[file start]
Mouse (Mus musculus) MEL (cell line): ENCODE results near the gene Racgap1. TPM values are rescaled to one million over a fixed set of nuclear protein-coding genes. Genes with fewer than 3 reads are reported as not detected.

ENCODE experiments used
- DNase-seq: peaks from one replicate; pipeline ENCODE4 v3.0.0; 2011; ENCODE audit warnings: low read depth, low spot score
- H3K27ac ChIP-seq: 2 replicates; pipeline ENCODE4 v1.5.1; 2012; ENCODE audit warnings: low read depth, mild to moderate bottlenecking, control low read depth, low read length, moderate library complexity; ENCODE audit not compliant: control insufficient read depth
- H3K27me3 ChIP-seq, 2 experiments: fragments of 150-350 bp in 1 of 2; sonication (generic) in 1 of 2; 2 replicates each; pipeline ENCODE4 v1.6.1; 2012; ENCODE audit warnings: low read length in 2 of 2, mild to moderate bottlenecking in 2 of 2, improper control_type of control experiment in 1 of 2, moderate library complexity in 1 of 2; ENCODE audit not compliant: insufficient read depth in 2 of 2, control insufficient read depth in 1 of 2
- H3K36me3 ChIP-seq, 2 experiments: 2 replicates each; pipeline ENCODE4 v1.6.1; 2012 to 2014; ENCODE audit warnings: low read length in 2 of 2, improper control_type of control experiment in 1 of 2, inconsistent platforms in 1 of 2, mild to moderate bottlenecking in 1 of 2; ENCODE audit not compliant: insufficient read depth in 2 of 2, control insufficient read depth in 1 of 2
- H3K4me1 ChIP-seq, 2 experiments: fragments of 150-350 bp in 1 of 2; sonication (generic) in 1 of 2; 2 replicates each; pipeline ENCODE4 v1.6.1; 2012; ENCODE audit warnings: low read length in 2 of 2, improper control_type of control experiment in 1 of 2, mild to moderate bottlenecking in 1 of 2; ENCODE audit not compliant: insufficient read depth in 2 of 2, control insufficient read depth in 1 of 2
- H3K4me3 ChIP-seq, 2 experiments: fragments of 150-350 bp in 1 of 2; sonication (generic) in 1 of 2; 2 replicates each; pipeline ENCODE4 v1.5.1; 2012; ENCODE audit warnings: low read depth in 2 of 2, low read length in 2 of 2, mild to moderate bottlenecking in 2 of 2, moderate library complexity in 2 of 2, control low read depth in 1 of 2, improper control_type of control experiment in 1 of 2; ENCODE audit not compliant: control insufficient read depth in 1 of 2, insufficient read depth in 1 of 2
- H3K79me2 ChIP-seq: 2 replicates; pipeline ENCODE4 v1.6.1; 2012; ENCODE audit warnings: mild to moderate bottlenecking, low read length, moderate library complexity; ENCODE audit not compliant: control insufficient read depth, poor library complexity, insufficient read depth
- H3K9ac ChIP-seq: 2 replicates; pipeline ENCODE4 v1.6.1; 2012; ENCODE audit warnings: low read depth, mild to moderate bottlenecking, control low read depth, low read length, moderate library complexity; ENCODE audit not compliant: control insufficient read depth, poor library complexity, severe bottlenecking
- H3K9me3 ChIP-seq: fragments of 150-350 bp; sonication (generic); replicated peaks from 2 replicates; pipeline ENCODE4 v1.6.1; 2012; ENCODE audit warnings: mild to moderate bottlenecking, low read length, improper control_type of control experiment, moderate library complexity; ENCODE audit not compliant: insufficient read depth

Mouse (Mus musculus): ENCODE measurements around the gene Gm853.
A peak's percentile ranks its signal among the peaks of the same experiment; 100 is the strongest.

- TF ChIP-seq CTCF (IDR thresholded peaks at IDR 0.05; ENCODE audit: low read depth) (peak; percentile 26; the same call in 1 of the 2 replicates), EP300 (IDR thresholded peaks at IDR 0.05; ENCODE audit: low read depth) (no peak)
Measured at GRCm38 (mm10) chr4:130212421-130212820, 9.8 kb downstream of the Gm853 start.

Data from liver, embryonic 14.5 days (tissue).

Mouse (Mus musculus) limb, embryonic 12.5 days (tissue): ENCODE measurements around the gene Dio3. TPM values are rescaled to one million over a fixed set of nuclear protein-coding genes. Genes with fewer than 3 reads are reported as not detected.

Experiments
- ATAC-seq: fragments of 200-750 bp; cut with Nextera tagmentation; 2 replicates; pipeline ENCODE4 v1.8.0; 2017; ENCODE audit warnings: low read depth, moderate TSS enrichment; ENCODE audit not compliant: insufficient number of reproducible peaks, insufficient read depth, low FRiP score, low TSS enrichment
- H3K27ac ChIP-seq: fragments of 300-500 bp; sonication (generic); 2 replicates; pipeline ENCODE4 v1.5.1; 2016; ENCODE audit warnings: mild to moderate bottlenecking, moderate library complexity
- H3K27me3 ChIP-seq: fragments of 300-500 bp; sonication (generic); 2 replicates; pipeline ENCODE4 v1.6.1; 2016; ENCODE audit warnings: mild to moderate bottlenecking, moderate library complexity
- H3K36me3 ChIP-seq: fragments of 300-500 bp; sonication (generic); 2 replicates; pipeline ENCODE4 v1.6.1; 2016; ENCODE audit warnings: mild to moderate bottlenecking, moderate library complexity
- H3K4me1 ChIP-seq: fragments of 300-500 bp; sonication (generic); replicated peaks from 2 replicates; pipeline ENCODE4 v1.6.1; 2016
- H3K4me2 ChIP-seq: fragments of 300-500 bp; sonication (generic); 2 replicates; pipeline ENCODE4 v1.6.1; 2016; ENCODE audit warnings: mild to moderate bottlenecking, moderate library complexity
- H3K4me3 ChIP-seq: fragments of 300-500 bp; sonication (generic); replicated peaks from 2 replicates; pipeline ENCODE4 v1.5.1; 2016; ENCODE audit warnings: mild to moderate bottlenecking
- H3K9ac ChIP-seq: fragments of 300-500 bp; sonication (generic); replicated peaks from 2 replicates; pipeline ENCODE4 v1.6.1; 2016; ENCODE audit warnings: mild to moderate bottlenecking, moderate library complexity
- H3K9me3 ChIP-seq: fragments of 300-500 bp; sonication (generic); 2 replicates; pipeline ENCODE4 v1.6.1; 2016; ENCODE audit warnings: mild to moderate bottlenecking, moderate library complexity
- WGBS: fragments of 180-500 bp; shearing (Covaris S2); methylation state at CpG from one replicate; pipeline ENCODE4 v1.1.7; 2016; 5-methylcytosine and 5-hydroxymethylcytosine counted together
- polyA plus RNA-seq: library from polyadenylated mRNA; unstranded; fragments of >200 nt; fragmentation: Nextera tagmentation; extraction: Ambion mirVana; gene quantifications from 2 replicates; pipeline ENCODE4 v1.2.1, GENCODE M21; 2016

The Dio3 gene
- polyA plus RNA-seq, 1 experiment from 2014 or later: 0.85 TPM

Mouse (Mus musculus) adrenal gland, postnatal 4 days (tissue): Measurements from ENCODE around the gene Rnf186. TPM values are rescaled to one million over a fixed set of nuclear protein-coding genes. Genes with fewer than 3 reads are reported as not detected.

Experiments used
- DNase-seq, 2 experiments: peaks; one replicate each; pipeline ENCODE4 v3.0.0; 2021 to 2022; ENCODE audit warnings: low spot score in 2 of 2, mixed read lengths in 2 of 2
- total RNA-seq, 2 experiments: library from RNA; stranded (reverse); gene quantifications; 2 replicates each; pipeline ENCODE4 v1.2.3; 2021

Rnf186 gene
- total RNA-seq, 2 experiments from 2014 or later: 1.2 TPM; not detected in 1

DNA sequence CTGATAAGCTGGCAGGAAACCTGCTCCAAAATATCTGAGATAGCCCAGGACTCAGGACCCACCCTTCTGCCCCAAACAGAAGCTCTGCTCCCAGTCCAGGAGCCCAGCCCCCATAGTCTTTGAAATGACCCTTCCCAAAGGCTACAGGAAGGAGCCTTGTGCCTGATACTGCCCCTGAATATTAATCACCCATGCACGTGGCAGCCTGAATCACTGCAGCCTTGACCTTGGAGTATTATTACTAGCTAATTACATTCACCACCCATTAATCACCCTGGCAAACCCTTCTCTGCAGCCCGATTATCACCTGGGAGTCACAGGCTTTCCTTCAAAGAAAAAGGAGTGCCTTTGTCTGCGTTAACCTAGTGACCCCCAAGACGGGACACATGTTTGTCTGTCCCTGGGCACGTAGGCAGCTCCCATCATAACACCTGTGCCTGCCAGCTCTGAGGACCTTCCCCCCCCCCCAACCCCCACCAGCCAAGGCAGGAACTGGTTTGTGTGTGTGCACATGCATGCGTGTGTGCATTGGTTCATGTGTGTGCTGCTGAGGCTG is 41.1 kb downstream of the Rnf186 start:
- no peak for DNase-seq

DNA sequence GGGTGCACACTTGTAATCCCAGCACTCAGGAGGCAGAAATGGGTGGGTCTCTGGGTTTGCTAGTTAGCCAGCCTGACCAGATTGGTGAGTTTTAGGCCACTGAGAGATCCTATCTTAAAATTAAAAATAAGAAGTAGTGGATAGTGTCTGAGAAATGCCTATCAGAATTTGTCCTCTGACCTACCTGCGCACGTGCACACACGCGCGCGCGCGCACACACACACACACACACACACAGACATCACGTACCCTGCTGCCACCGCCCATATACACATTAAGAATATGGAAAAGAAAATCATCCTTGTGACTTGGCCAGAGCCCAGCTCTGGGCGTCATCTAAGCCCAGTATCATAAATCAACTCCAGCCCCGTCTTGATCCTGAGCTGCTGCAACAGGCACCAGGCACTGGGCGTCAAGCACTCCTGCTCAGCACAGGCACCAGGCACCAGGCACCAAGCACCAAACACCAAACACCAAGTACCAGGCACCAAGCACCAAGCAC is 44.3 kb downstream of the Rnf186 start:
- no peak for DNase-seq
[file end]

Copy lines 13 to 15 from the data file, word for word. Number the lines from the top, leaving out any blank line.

A peak's percentile ranks its signal among the peaks of the same experiment; 100 is the strongest.

- TF ChIP-seq CTCF (IDR thresholded peaks at IDR 0.05; ENCODE audit: low read depth) (peak; percentile 26; the same call in 1 of the 2 replicates), EP300 (IDR thresholded peaks at IDR 0.05; ENCODE audit: low read depth) (no peak)
Measured at GRCm38 (mm10) chr4:130212421-130212820, 9.8 kb downstream of the Gm853 start.